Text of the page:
Erica Brown

What Not To Say

‘When you’re ready, I have a great guy for you.” I ask you, does any recently bereaved wife need to hear this when sitting shiva? No. The runners up in the Jewish foot-in-mouth prize for shiva awkwardness are those who say that the recently deceased is happier now or that the suffering is finally over. For those in the low chairs, the suffering has just begun. It got so bad that a friend reported that a bereaved woman sitting shiva in her own home silenced the chatter when she challenged a visitor, “Do you think it’s appropriate to say that?”

And please hold back when visiting a sick person. “You look terrible” is not an expression of empathy. “You look great” also doesn’t work well, as a friend in the hospital once told me. “I hope this is not what great looks like.” Speaking of death, restrain the impulse to ask if the illness is fatal.

Some people believe that the ultimate statement of compassion is, “I know exactly what you’re going through.” Wrong. This sounds like you are competing in the Jewish suffering Olympics. There is no competition when it comes to sorrow. We each fail and fall and face crisis uniquely. It’s best not to snatch someone else’s pain but leave it whole and untouched by your personal experience.

Also — never, never wish a woman mazal tov on being pregnant unless you know that she really is pregnant or the head is actually crowning. And even then double-check, possibly with her OBGYN. Women who suffer this insult never forget it and rarely forgive the asker. Pregnant women generally don’t love when you comment on their weight gain. When I was seven months pregnant and competing with Violet Beauregarde for the world’s largest short person, a colleague said loudly across the hall, “Erica, you look so pregnant.” The good Lord helped me reply: “And, you look so single.”

I’ve been thinking about why special events often bring out the worst in people because by the end of this month, my two oldest children will be married. When my first got married this past June — a fact that I shared with relative strangers if we engaged in conversation — I had several people ask me: “Do you like him?” I looked puzzled. You couldn’t have just asked me if I like my son-in-law. I love him, but if I didn’t would I tell you, a person I met only 10 minutes ago? Maybe I’m just weird, but I try not to share challenging family dynamics with people I hardly know.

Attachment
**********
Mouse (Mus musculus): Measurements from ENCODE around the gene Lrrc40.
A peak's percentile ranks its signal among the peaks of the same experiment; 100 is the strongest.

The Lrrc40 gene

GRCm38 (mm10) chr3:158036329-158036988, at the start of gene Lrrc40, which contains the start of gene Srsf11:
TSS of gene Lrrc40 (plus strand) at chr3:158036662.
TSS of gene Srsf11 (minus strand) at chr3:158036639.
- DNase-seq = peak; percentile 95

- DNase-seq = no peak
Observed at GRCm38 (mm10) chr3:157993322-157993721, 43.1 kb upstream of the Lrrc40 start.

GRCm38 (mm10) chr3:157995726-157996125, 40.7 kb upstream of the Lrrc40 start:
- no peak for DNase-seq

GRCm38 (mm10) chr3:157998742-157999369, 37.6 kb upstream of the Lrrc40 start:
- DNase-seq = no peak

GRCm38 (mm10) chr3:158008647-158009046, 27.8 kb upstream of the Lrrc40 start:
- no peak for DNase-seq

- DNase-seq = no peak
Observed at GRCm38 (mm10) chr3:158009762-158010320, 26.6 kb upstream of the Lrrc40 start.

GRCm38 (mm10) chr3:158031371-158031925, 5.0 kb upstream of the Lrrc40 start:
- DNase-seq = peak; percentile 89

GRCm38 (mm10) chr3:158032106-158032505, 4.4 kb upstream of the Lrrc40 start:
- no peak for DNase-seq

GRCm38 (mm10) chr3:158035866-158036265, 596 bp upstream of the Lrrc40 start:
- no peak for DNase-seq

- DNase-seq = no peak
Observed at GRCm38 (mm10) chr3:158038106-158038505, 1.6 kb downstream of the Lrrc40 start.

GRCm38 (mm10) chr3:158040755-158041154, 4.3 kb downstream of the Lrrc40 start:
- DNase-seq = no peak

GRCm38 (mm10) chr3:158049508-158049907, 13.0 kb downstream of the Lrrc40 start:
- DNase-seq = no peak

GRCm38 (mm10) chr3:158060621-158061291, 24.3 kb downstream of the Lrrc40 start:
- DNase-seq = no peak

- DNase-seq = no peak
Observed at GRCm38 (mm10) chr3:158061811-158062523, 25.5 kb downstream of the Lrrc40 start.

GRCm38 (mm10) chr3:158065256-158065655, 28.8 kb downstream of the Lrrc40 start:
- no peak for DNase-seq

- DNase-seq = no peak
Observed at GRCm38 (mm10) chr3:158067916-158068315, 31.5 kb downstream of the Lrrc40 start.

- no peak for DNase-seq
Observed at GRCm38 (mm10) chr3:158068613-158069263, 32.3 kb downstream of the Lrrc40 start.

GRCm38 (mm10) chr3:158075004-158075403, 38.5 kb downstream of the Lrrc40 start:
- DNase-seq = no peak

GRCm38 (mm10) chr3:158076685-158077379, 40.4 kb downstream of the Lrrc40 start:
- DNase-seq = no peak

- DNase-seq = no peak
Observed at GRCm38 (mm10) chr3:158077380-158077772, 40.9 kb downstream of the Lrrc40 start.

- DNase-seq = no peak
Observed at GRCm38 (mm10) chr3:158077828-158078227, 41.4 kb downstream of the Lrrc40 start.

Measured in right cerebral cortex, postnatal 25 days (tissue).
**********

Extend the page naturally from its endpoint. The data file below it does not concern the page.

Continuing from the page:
And then there was the acquaintance from shul who heard my son got engaged and came over to wish me well. “How are you going to pay for two weddings?” he asked in passing. I was so stunned that after I put my eyeballs back in my head, I weakly replied, “That’s a great question” and walked away. When I shared this at home, my husband felt it would be better to just state the truth, “No problem. My husband works for the federal government, and I’m in Jewish education.” My daughter was sharper: “We’re doing that by keeping the numbers low. You’re not invited.”

“You shall not oppress one another, but fear your Lord because I am the Lord your God,” says Leviticus 25:17. The Talmud’s sages unpacked this verse as the biblical prohibition of oppressing someone with words: reminding another of a personal change that may bring them pain, attributing reasons for someone else’s suffering or using language that carries emotional barbs for another. Attaching the prohibition to fear God suggests that no one but God knows the intention you have when you use words to hurt. Only you can know if it’s intentional or a stupid slip. Just remember that a Divine Presence hovers over. There are consequences, even when we think no one will know. We always answer to someone.

New situations can bring out strange responses as everyone adjusts to new realities. For those who struggle with language, the impulse to say something, anything, can come out as an unfiltered sleight or odd incursion into the deepest areas of another’s personal life.

So here’s what people in crisis and happiness want to hear from you: heart-warming stories or any of these expressions. I am here for you. I am sorry. I am so happy for you. I am thinking of you. I care about you. I share your joy. I can’t imagine what you are going through. I love you.

Silence also works really well.

Erica Brown’s column appears the first week of the month.

About the Author
Dr. Erica Brown is the Vice Provost for Values and Leadership at Yeshiva University and the director of its Rabbi Lord Jonathan Sacks–Herenstein Center. Her latest book is Ecclesiastes and the Search for Meaning (Maggid Books).